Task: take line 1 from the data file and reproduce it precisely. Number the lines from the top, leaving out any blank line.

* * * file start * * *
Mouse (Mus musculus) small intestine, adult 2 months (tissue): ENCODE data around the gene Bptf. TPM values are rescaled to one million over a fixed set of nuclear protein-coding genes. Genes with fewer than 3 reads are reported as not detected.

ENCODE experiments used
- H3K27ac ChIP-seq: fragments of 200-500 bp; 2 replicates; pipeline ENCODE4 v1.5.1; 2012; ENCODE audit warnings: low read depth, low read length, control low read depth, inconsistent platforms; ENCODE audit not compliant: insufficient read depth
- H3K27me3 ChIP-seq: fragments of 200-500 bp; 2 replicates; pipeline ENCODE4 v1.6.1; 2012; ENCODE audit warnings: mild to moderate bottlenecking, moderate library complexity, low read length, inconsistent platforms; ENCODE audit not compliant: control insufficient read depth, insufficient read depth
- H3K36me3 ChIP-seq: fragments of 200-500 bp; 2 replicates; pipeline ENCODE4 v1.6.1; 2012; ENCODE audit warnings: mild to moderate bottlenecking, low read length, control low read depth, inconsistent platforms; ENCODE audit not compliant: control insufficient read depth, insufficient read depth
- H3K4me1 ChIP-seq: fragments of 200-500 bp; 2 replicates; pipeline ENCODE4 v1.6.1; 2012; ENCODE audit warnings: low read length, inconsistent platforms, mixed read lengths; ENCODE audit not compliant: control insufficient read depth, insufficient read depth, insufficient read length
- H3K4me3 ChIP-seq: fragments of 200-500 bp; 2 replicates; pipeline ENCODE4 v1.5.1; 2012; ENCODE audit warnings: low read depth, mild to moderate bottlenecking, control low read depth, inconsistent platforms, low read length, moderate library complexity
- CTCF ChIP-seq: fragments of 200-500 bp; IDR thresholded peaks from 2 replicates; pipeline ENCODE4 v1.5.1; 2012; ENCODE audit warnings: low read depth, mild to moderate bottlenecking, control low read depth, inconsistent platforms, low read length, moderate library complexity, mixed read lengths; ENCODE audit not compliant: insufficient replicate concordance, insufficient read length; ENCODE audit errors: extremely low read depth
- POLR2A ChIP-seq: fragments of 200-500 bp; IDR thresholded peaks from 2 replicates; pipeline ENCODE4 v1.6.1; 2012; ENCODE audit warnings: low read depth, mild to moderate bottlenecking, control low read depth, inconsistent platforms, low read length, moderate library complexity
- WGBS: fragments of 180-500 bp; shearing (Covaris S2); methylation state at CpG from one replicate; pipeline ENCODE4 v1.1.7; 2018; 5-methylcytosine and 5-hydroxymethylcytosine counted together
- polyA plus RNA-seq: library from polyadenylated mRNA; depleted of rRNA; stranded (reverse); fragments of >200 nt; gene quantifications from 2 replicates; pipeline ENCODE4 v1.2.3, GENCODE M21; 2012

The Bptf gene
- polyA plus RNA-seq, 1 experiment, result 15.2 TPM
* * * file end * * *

Mouse (Mus musculus) small intestine, adult 2 months (tissue): ENCODE data around the gene Bptf. TPM values are rescaled to one million over a fixed set of nuclear protein-coding genes. Genes with fewer than 3 reads are reported as not detected.